Category Archives: The Medieval Church

Medieval Lent

Saxon Rood

Since we’ve just entered Lent, I thought we’d have a look at what happened during this period in the Middle Ages. When we think about Lent as it was experienced seven hundred years ago, we tend to focus on the fasting aspect. Meat, milk (cream and butter), and eggs were banned, which, as I’ve said in other posts, probably wasn’t much of a change for most people who struggled to get meat much of the time. What we rarely think about is what Lent meant to a medieval person. Today many people think that Lent is just about giving up chocolate or television or something else that’s reasonably important to them, but people in the Middle Ages knew that giving up things was to help them to reflect on the meaning of Lent.

So, what was, and is, Lent? It’s the forty days before Easter and is a very sombre time in the church calendar. It leads to the despair of the Crucifixion and, ultimately, to the joy of Easter Day. Like Easter, it doesn’t have fixed dates. It takes as its model the forty days that Jesus spent in the wilderness and is a time of sacrifice and deprivation. It lasts from Ash Wednesday until the end of Holy Saturday, the day before Easter Sunday.

Before Ash Wednesday, there is Shrove Tuesday. In the Middle Ages this wasn’t a single day but a longer period known as Shrovetide, when people confessed their sins so that they could begin the Lenten fast having repented, received absolution and done penance. This is the meaning of the word ‘shrive’ from which ‘shrove’ is derived. Even in a small village it would probably have taken the priest longer than one day to hear everyone’s confession. Shrove Tuesday was the last day on which meat, milk and eggs could be consumed and in some countries it turned into a bit of a party – Carnival. That’s not the case in England, where it was a fairly serious day until the Reformation. That’s when the tradition of making pancakes to use the last of the eggs and the butter began.

The other thing they were supposed to abstain from during Lent was sex. Who knows now how strictly that particular injunction was observed? Since most people, even married couples, had no privacy, I suspect that it was … for the most part. No one could get married in Lent and it’s still something that many churches aren’t keen on. These days, though, it’s more for practical reasons than spiritual ones. Lent is an austere time and churches can’t be decorated as some couples might wish.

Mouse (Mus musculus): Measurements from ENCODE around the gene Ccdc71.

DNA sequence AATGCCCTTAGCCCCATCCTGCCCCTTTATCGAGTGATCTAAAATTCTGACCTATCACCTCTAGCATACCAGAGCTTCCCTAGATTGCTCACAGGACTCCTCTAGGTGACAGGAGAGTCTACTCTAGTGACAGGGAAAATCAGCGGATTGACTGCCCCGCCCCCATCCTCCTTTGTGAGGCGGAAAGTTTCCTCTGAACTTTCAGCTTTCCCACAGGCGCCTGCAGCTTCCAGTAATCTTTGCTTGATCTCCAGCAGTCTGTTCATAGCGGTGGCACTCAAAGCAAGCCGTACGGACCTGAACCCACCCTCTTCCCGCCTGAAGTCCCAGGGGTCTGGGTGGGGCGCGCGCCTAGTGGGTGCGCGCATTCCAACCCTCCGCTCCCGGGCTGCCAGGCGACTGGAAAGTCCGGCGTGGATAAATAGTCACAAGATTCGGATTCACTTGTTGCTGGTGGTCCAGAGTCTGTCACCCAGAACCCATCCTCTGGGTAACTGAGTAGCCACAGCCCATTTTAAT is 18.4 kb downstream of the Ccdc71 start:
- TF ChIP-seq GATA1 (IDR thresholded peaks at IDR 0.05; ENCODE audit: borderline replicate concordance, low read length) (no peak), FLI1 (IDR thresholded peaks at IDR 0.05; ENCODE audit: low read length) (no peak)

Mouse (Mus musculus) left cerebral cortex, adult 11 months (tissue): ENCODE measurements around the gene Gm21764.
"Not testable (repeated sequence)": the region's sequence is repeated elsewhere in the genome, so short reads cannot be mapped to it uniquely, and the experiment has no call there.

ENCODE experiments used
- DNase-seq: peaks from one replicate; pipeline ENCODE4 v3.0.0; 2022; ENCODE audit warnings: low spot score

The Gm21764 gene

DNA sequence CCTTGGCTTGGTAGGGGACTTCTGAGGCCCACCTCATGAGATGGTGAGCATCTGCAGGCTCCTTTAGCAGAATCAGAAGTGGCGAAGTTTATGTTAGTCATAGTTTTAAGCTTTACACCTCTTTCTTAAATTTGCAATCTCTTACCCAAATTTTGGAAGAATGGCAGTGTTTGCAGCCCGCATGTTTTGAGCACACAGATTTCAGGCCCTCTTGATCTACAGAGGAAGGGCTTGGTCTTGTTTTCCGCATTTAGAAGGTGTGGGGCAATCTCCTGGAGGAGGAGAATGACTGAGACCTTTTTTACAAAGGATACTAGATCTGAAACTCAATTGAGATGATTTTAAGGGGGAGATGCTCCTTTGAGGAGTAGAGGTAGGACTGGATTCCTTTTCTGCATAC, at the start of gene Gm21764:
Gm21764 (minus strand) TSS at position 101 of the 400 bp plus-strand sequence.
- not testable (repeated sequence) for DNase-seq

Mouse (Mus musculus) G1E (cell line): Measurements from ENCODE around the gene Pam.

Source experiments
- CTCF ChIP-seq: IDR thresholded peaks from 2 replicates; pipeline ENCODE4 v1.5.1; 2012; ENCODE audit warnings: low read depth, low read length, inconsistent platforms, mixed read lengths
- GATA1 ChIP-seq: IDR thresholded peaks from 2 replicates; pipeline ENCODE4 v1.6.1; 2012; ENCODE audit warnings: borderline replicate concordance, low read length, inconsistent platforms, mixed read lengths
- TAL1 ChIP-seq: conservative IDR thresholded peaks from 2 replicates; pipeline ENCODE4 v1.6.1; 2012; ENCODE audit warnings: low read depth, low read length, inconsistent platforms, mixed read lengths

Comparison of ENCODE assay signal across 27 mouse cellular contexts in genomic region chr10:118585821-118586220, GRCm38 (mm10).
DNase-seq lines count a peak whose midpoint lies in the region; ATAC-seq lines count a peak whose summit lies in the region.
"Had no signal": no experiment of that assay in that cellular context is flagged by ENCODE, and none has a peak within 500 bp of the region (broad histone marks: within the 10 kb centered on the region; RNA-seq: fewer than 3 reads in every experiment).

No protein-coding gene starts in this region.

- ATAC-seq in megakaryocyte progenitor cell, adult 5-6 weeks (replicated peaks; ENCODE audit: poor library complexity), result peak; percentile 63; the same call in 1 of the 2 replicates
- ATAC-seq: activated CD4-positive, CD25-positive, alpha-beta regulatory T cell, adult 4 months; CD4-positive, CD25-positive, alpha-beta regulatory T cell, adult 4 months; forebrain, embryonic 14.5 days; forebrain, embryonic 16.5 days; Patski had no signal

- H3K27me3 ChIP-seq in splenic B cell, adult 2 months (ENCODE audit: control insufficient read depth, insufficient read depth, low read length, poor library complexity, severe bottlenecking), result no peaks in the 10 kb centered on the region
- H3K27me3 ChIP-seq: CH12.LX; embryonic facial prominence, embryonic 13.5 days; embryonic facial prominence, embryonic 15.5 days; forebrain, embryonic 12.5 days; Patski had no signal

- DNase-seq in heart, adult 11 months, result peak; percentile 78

This many centuries later, it’s really hard to know what people thought about Lent, but they wouldn’t have thought it was just about what they couldn’t eat, or couldn’t do. The church was the centre of everyone’s life and everyone grew up going to church on Sundays and feast days. The parish priest was always there and there was probably a monastery or convent not far away. Mendicant friars might have visited the parish and preached. Parishioners heard sermons and, even if their priest didn’t have access to a Bible, they learned enough about the cycle of the church year to understand the meaning of Lent. They would have understood that it was a time of reflection and preparation. Fasting was only something that would aid this; it was not the most important aspect of Lent.

April Munday is the author of the Soldiers of Fortune and Regency Spies series of novels, as well as standalone novels set in the fourteenth century.

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The Friar of Carcassonne by Stephen O’Shea – A Review

Published: 2011
Pages: 280

Although most of the events related in The Friar of Carcassonne take place in the fourteenth century, their roots stretch back into the twelfth and thirteenth centuries with the explosion of heresies in the Languedoc, an area of southern France. Stephen O’Shea has written about the origins of Catharism in the region in a separate book, The Perfect Heresy, and The Friar of Carcassonne is the story of a Franciscan who played an important role during its end.

Brother Bernard Délicieux, a Franciscan, took on the inquisition (very definitely lower case at that time) when no one else dared. There had been obvious abuses by the Dominican inquisitors in Carcassonne, a town in Languedoc, at the end of the thirteenth century. Some of the inquisitors, it turned out later, received financial benefits from identifying certain wealthy people as supporters of the heretics. Very little ‘evidence’ was required to condemn someone and many men spent decades incarcerated in terrible conditions, eventually dying in prison for supporting people they’d never heard of. This was the main incentive for Bernard to take on the inquisition.